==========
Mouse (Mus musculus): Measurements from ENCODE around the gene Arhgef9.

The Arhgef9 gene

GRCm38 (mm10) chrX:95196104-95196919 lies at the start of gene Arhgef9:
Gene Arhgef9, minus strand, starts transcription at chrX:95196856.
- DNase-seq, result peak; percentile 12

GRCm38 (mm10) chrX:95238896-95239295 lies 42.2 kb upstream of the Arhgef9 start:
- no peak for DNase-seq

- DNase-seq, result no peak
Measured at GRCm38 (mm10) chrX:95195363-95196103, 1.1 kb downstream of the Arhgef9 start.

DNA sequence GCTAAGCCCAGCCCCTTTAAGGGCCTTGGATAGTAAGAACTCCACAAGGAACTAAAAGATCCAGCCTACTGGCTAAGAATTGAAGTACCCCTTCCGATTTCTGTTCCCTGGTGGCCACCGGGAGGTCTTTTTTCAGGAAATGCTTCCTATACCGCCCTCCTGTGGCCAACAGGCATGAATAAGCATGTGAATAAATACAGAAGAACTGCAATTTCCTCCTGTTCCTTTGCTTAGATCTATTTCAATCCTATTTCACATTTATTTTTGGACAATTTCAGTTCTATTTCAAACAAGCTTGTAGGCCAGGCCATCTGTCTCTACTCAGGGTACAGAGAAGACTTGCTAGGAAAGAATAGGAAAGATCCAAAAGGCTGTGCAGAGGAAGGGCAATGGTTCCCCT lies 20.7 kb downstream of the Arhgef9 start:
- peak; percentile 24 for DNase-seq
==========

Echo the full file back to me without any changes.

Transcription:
Mouse (Mus musculus): Measurements from ENCODE around the gene Arhgef9.

The Arhgef9 gene

GRCm38 (mm10) chrX:95196104-95196919 lies at the start of gene Arhgef9:
Gene Arhgef9, minus strand, starts transcription at chrX:95196856.
- DNase-seq, result peak; percentile 12

GRCm38 (mm10) chrX:95238896-95239295 lies 42.2 kb upstream of the Arhgef9 start:
- no peak for DNase-seq

- DNase-seq, result no peak
Measured at GRCm38 (mm10) chrX:95195363-95196103, 1.1 kb downstream of the Arhgef9 start.

DNA sequence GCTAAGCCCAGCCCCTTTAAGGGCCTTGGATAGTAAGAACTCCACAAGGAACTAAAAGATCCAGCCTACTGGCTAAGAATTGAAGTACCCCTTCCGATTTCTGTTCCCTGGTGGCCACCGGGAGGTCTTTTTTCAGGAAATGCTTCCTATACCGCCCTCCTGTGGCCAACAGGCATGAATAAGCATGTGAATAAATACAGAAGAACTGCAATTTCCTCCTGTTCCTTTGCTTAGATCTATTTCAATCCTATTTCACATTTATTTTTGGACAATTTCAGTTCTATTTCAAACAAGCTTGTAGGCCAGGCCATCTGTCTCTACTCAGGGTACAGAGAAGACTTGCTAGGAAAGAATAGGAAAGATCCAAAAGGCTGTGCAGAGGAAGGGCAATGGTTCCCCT lies 20.7 kb downstream of the Arhgef9 start:
- peak; percentile 24 for DNase-seq